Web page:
$\displaystyle \ensuremath{\mathtt{size(u}}_i\ensuremath{\mathtt{)}}\le\left(\frac{2}{3}\right)^i\ensuremath{\mathtt{n}} \enspace .

But this gives a contradiction, since $ \ensuremath{\mathtt{size(u)}}\ge 1$, hence

$\displaystyle 1 \le \ensuremath{\mathtt{size(u)}} \le \left(\frac{2}{3}\right)^...
...suremath{\mathtt{n}}}\right) \ensuremath{\mathtt{n}}
= 1 \enspace . \qedhere

$ \qedsymbol$

Next, we analyze the parts of the running time that are not yet accounted for. There are two parts: The cost of calls to $ \mathtt{size(u)}$ when searching for scapegoat nodes, and the cost of calls to $ \mathtt{rebuild(w)}$ when we find a scapegoat $ \mathtt{w}$. The cost of calls to $ \mathtt{size(u)}$ can be related to the cost of calls to $ \mathtt{rebuild(w)}$, as follows:

Lemma 8..2   During a call to $ \mathtt{add(x)}$ in a ScapegoatTree, the cost of finding the scapegoat $ \mathtt{w}$ and rebuilding the subtree rooted at $ \mathtt{w}$ is $ O(\ensuremath{\mathtt{size(w)}})$.

Proof. The cost of rebuilding the scapegoat node $ \mathtt{w}$, once we find it, is $ O(\ensuremath{\mathtt{size(w)}})$. When searching for the scapegoat node, we call $ \mathtt{size(u)}$ on a sequence of nodes $ \ensuremath{\mathtt{u}}_0,\ldots,\ensuremath{\mathtt{u}}_k$ until we find the scapegoat $ \ensuremath{\mathtt{u}}_k=\ensuremath{\mathtt{w}}$. However, since $ \ensuremath{\mathtt{u}}_k$ is the first node in this sequence that is a scapegoat, we know that

$\displaystyle \ensuremath{\mathtt{size(u}}_{i}\ensuremath{\mathtt{)}} < \frac{2}{3}\ensuremath{\mathtt{size(u}}_{i+1}\ensuremath{\mathtt{)}}

for all $ i\in\{0,\ldots,k-2\}$. Therefore, the cost of all calls to $ \mathtt{size(u)}$ is
$\displaystyle O\left( \sum_{i=0}^k \ensuremath{\mathtt{size(u}}_{k-i}\ensuremath{\mathtt{)}} \right)$ $\displaystyle =$ $\displaystyle O\left(
+ \...
...{i=0}^{k-1} \ensuremath{\mathtt{size(u}}_{k-i-1}\ensuremath{\mathtt{)}}
  $\displaystyle =$ $\displaystyle O\left(
+ \...
  $\displaystyle =$ $\displaystyle O\left(
\sum_{i=0}^{k-1} \left(\frac{2}{3}\right)^i
  $\displaystyle =$ $\displaystyle O(\ensuremath{\mathtt{size(u}}_k\ensuremath{\mathtt{)}}) = O(\ensuremath{\mathtt{size(w)}}) \enspace ,$  

where the last line follows from the fact that the sum is a geometrically decreasing series. $ \qedsymbol$

All that remains is to prove an upper-bound on the cost of all calls to $ \mathtt{rebuild(u)}$ during a sequence of $ m$ operations:

Lemma 8..3   Starting with an empty ScapegoatTree any sequence of $ m$ $ \mathtt{add(x)}$ and $ \mathtt{remove(x)}$ operations causes at most $ O(m\log m)$ time to be used by $ \mathtt{rebuild(u)}$ operations.

Proof. To prove this, we will use a credit scheme. We imagine that each node stores a number of credits. Each credit can pay for some constant, $ c$, units of time spent rebuilding. The scheme gives out a total of $ O(m\log m)$ credits and every call to $ \mathtt{rebuild(u)}$ is paid for with credits stored at $ \mathtt{u}$.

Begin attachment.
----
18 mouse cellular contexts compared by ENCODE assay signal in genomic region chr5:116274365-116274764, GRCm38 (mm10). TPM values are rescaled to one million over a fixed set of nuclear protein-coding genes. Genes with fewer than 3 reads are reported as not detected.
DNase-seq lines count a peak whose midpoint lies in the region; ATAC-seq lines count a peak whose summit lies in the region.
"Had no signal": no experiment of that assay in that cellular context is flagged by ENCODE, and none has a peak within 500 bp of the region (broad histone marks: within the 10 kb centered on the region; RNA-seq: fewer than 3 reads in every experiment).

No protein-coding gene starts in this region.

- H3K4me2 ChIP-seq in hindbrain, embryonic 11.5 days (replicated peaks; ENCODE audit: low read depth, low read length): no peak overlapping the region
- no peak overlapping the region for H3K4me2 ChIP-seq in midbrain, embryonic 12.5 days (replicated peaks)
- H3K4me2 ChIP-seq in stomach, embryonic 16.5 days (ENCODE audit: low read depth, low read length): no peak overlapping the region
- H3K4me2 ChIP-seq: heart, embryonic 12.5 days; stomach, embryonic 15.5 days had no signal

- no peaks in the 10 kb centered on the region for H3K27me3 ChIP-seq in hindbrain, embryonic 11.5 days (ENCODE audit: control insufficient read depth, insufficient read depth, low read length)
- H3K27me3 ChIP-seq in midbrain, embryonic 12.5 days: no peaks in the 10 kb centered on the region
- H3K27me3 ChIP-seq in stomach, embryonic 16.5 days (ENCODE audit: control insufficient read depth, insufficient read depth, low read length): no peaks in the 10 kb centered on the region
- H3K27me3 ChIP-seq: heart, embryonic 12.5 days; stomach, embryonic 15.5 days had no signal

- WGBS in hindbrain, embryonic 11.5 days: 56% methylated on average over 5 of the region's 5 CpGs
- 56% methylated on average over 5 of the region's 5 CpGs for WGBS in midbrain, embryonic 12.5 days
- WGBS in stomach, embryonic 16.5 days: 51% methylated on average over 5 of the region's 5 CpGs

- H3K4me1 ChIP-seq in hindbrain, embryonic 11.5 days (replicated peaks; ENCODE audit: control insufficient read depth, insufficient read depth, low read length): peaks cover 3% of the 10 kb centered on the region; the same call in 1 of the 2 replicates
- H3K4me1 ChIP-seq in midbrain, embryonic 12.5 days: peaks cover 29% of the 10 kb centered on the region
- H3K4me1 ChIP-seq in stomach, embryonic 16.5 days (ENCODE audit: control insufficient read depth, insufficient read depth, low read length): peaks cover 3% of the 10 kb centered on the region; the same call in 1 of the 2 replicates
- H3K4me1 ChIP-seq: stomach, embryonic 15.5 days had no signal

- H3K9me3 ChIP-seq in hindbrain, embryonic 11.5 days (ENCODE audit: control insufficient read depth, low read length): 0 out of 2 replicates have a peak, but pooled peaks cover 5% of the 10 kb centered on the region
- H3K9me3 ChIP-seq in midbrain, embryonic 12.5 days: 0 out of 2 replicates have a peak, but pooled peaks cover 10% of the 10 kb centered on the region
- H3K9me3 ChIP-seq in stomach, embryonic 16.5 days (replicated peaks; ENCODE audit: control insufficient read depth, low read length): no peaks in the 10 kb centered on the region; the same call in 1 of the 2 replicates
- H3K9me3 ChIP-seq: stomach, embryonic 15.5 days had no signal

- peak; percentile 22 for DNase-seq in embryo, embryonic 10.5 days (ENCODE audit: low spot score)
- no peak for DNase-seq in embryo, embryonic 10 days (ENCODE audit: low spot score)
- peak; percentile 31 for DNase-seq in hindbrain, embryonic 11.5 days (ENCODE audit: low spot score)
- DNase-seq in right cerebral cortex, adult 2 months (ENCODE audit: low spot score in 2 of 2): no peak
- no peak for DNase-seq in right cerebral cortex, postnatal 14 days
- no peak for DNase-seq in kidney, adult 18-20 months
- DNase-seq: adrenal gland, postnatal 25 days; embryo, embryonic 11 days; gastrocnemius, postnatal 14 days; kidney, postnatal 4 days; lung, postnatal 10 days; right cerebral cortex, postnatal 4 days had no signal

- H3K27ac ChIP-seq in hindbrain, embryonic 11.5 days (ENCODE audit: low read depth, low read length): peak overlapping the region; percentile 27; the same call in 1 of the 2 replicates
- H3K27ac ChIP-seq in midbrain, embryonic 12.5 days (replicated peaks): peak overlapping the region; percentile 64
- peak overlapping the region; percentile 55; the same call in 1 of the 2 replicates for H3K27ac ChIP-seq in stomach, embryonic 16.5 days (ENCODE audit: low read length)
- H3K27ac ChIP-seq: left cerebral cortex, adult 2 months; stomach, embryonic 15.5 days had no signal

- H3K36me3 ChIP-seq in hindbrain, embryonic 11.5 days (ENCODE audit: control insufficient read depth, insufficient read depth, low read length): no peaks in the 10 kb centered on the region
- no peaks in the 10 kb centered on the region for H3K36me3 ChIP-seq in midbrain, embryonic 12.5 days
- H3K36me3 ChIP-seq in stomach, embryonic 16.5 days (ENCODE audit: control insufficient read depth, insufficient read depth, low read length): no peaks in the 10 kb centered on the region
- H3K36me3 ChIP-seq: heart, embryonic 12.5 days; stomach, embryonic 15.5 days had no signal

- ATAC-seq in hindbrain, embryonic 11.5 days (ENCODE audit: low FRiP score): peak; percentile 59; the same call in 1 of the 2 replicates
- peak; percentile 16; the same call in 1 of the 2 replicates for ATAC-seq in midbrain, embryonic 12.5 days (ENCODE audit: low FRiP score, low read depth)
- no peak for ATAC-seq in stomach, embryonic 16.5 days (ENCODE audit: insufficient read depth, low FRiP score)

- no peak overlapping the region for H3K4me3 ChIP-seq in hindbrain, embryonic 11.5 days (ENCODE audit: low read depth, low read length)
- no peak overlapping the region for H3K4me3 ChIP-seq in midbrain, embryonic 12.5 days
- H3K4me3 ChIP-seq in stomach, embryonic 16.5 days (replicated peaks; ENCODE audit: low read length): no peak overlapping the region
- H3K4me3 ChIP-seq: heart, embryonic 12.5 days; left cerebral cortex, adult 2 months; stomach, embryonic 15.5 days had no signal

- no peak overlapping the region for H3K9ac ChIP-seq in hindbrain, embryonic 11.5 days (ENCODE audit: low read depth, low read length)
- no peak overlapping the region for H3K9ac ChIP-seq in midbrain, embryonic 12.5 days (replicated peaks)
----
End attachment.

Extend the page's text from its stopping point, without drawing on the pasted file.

During an insertion or deletion, we give one credit to each node on the path to the inserted node, or deleted node, $ \mathtt{u}$. In this way we hand out at most $ \log_{3/2}\ensuremath{\mathtt{q}}\le \log_{3/2}m$ credits per operation. During a deletion we also store an additional credit ``on the side.'' Thus, in total we give out at most $ O(m\log m)$ credits. All that remains is to show that these credits are sufficient to pay for all calls to $ \mathtt{rebuild(u)}$.

If we call $ \mathtt{rebuild(u)}$ during an insertion, it is because $ \mathtt{u}$ is a scapegoat. Suppose, without loss of generality, that

$\displaystyle \frac{\ensuremath{\mathtt{size(u.left)}}}{\ensuremath{\mathtt{size(u)}}} > \frac{2}{3} \enspace .

Using the fact that

$\displaystyle \ensuremath{\mathtt{size(u)}} = 1 + \ensuremath{\mathtt{size(u.left)}} + \ensuremath{\mathtt{size(u.right)}}

we deduce that

$\displaystyle \frac{1}{2}\ensuremath{\mathtt{size(u.left)}} > \ensuremath{\mathtt{size(u.right)}} \enspace

and therefore

$\displaystyle \ensuremath{\mathtt{size(u.left)}} - \ensuremath{\mathtt{size(u.r...
...\mathtt{size(u.left)}} >
\frac{1}{3}\ensuremath{\mathtt{size(u)}} \enspace .

Now, the last time a subtree containing $ \mathtt{u}$ was rebuilt (or when $ \mathtt{u}$ was inserted, if a subtree containing $ \mathtt{u}$ was never rebuilt), we had

$\displaystyle \ensuremath{\mathtt{size(u.left)}} - \ensuremath{\mathtt{size(u.right)}} \le 1 \enspace .

Therefore, the number of $ \mathtt{add(x)}$ or $ \mathtt{remove(x)}$ operations that have affected $ \mathtt{u.left}$ or $ \mathtt{u.right}$ since then is at least

$\displaystyle \frac{1}{3}\ensuremath{\mathtt{size(u)}} - 1 \enspace .

and there are therefore at least this many credits stored at $ \mathtt{u}$ that are available to pay for the $ O(\ensuremath{\mathtt{size(u)}})$ time it takes to call $ \mathtt{rebuild(u)}$.

If we call $ \mathtt{rebuild(u)}$ during a deletion, it is because $ \ensuremath{\mathtt{q}} > 2\ensuremath{\mathtt{n}}$. In this case, we have $ \ensuremath{\mathtt{q}}-\ensuremath{\mathtt{n}}> \ensuremath{\mathtt{n}}$ credits stored ``on the side,'' and we use these to pay for the $ O(\ensuremath{\mathtt{n}})$ time it takes to rebuild the root. This completes the proof. $ \qedsymbol$

8.1.2 Summary

The following theorem summarizes the performance of the ScapegoatTree data structure:

Theorem 8..1   A ScapegoatTree implements the SSet interface. Ignoring the cost of $ \mathtt{rebuild(u)}$ operations, a ScapegoatTree supports the operations $ \mathtt{add(x)}$, $ \mathtt{remove(x)}$, and $ \mathtt{find(x)}$ in $ O(\log \ensuremath{\mathtt{n}})$ time per operation.

Furthermore, beginning with an empty ScapegoatTree, any sequence of $ m$ $ \mathtt{add(x)}$ and $ \mathtt{remove(x)}$ operations results in a total of $ O(m\log m)$ time spent during all calls to $ \mathtt{rebuild(u)}$.